Dear employers in the 48 states that did not have recent hurricanes: If you don’t have an HR crisis plan, learn from Texas and Florida employers who’ve weathered a crisis to put your plans in place. Emergencies can happen at any time, weather-related or not.

When a catastrophe looms, employees are often anxious, confused and uncertain about their workplace rights and responsibilities. And in cases such as the recent hurricanes in Florida and Texas where evacuations were mandated, employees worried about whether they could lose their job  and whether or not they’d get paid. In fact, many employers are uncertain about legal compliance around emergency issues, too, and wind up creating policies on the fly.

During Florida events, critics on social media were quick to throw stones about the poor judgement of people who opted to stay in place rather than comply with mandatory evacuation. The reality is that some employees feel they have no choice, fearing job loss if they do not show up for work. Or they can’t afford to go without the pay. On Saturday as the Miami area awaited Hurricane Irma, reporters interviewed many people who had not evacuated as to their reasons. Many said they had to work through Friday and by then, options were limited: Gas was no longer available and shelters were filled. Plus, some employees have a role to play in public safety: police, firefighters, medical staff, infrastructure workers and government employees, for example.

As for the question of whether or not an employee could be fired for evacuating, essentially, yes, that could occur:

“The answer to that question, in many cases, is that they can indeed be fired. Sharon Block, the executive director of the Labor and Worklife program at Harvard Law School and a former Department of Labor employee, says a major storm, even one that yields a state of emergency, doesn’t suspend labor laws. This means that laws that protect workers’ pay still stand, but because in Florida, workers are employed at-will, it also means that (barring a collective-bargaining agreement or contract stating otherwise) workers can still be fired for their absence. “You can be fired for a good reason [or] a bad reason—as long as it’s not an unlawful reason, which is usually discrimination,” Block says.”

Some legal practitioners think this right to terminate in such a scenario may not be as iron-clad as it seems, however.  Such a requirement pits the employer against the state, and the legal imperative to evacuate a disaster area might trump any other consideration in a court of law – or certainly in the court of public opinion.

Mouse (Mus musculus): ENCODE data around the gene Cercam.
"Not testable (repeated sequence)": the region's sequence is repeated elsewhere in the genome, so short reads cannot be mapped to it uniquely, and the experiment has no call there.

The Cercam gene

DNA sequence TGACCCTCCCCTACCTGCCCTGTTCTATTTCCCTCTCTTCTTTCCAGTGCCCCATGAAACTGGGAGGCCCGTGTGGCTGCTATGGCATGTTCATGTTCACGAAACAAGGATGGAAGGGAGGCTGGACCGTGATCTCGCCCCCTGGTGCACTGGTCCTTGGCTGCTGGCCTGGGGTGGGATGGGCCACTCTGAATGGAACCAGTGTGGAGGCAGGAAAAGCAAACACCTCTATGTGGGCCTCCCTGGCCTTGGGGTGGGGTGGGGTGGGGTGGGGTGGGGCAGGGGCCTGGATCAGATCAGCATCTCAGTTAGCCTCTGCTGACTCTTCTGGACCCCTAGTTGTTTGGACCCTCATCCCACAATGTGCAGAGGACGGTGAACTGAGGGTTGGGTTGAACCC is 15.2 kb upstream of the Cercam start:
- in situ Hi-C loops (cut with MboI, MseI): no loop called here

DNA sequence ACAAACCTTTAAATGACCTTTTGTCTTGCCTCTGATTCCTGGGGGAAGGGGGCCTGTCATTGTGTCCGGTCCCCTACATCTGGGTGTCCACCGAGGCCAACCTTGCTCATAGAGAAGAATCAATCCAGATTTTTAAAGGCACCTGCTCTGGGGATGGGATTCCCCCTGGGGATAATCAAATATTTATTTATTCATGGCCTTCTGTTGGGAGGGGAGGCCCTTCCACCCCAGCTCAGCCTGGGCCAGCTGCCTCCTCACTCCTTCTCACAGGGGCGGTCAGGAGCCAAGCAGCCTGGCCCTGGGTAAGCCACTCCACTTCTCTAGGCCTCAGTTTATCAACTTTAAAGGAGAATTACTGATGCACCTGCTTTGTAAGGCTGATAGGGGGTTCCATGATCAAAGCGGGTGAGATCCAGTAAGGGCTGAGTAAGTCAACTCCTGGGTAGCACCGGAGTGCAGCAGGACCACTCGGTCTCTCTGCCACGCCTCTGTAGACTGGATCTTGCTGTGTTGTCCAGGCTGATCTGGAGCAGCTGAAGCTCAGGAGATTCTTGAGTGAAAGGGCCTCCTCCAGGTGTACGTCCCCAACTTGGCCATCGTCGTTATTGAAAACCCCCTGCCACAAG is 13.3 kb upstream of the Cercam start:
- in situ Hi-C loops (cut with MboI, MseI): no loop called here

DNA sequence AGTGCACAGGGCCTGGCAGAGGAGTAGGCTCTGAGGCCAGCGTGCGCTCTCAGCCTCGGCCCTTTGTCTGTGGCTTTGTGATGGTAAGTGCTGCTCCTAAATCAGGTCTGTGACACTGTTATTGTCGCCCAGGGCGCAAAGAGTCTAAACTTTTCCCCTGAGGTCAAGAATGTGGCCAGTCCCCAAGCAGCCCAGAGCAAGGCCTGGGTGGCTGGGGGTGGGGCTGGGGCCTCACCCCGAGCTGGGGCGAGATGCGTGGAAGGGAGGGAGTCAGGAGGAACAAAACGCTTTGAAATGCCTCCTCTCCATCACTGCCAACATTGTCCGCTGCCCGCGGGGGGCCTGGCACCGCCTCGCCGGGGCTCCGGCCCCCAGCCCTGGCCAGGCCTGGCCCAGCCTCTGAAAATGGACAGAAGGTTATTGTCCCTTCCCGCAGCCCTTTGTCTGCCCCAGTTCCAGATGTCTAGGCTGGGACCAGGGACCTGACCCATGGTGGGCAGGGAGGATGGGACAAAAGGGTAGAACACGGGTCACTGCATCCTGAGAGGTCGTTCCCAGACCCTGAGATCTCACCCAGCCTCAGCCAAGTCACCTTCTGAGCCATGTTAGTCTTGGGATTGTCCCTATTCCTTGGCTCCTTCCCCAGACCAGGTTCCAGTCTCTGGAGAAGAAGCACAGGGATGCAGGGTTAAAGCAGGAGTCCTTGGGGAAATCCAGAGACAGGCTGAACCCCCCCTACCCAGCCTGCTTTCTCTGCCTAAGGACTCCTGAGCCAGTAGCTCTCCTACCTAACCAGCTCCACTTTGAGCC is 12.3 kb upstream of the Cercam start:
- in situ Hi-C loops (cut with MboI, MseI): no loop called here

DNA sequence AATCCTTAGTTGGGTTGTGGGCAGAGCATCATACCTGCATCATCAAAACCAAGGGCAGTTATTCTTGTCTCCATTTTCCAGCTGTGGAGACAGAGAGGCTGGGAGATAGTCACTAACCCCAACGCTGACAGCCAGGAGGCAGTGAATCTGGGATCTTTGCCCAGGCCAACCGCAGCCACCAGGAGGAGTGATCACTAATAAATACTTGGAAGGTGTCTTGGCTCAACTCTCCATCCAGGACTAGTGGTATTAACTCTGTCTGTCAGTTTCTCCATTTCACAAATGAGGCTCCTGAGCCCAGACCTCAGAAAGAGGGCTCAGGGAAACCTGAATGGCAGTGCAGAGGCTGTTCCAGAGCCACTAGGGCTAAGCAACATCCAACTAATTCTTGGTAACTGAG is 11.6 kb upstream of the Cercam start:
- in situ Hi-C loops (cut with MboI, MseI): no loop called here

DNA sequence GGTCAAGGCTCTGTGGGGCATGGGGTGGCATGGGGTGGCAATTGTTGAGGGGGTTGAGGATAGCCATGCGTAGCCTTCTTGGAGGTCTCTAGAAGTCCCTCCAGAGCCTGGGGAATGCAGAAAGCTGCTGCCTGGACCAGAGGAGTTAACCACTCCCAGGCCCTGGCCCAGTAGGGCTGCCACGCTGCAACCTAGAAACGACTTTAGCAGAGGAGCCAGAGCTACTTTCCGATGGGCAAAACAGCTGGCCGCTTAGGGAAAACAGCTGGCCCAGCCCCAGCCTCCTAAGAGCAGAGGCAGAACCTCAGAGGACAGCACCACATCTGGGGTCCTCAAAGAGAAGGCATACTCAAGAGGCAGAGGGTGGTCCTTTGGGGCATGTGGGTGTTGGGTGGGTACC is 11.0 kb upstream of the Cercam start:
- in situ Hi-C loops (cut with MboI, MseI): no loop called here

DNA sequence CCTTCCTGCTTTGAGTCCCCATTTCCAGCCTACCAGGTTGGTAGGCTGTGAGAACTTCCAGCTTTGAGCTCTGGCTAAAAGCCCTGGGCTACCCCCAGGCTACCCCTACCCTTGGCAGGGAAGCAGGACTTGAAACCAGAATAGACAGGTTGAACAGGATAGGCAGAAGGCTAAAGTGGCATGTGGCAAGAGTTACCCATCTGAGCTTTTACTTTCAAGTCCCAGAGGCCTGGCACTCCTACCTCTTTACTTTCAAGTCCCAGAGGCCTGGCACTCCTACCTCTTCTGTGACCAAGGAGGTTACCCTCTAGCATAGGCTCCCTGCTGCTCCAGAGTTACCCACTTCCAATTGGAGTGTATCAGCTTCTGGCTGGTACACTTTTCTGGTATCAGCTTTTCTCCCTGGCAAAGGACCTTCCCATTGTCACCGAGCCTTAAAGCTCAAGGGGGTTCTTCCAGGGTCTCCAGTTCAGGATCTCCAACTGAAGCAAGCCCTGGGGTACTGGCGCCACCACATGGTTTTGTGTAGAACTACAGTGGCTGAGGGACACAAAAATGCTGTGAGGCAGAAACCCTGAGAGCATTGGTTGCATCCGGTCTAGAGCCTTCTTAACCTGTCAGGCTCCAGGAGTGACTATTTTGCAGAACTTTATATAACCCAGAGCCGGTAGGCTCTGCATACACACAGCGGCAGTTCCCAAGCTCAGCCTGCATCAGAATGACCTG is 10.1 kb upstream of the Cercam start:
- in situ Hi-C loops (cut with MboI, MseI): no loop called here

Whether employers treat their staff well or poorly can reverberate in real life and online communities, which can have an effect on recruitment and retention. A benevolent employer will earn loyalty. See 14 People In Florida Share How Their Employers Are Handling Hurricane Irma Preparation for conversations that occurred in online message boards.

  • On the ugly side, some employees reported being told that evacuation might be viewed as job abandonment; other employees reported that rather than being more flexible, their employers expected them to come in early or stay late. One employer even suggested that to prevent missing work, employees might pack an overnight bag and bring children in to work with them.
  • On the “better angels” side of the ledger, one employee raved about an employer who was finding safe evacuation accommodations for employees that would be fully paid. Another gave two paid days off and issued paychecks early so employees would have money for hurricane preparations. Others got “catastrophe pay” for days their employer would be closed. Several reported sincere caring on the part of their employers

For a good case history, see How one Florida employer is preparing for Hurricane Irma.

“At Stiles, which has 325 employees, a big part of the plan is robust employee communications. That includes everything from providing workers with safety tips and updates about the office to informing them about time off and benefits they might utilize during a natural disaster.”

There are many issues that employers and HR departments must consider in an emergency or a weather-related catastrophe: better to have those policies and procedures thought out in advance. While not every eventuality can be considered, an emergency plan that outlines communication procedures and benefit issues will leave less to chance.

Here are a variety of articles from employment law attorneys and HR experts that will help inform your emergency planning:

Plan for post-crisis, too – and don’t forget your EAP!

Advance prep is only one element in your plan – you should also be preparing for post-crisis support for your employees.

Post catastrophe, many people experience immediate gratitude for survival, but for those who were dispossessed, feelings of loss often quickly follow. Replaying trauma and fear, sadness, anxiety, feeling out of control, grief and depression are also fairly common after effects. Even those who did not suffer direct personal loss often experience guilt, anxiety, stress, sadness and fear after a catastrophic event. As an employer, you can offer flexible policies and support. One of the primary sources of help should be your employee assistance program for post-trauma and ongoing counseling, as well as for practical resources to help in the recovery process, such as financial coaching, stress coaching, parent and family help, and more.


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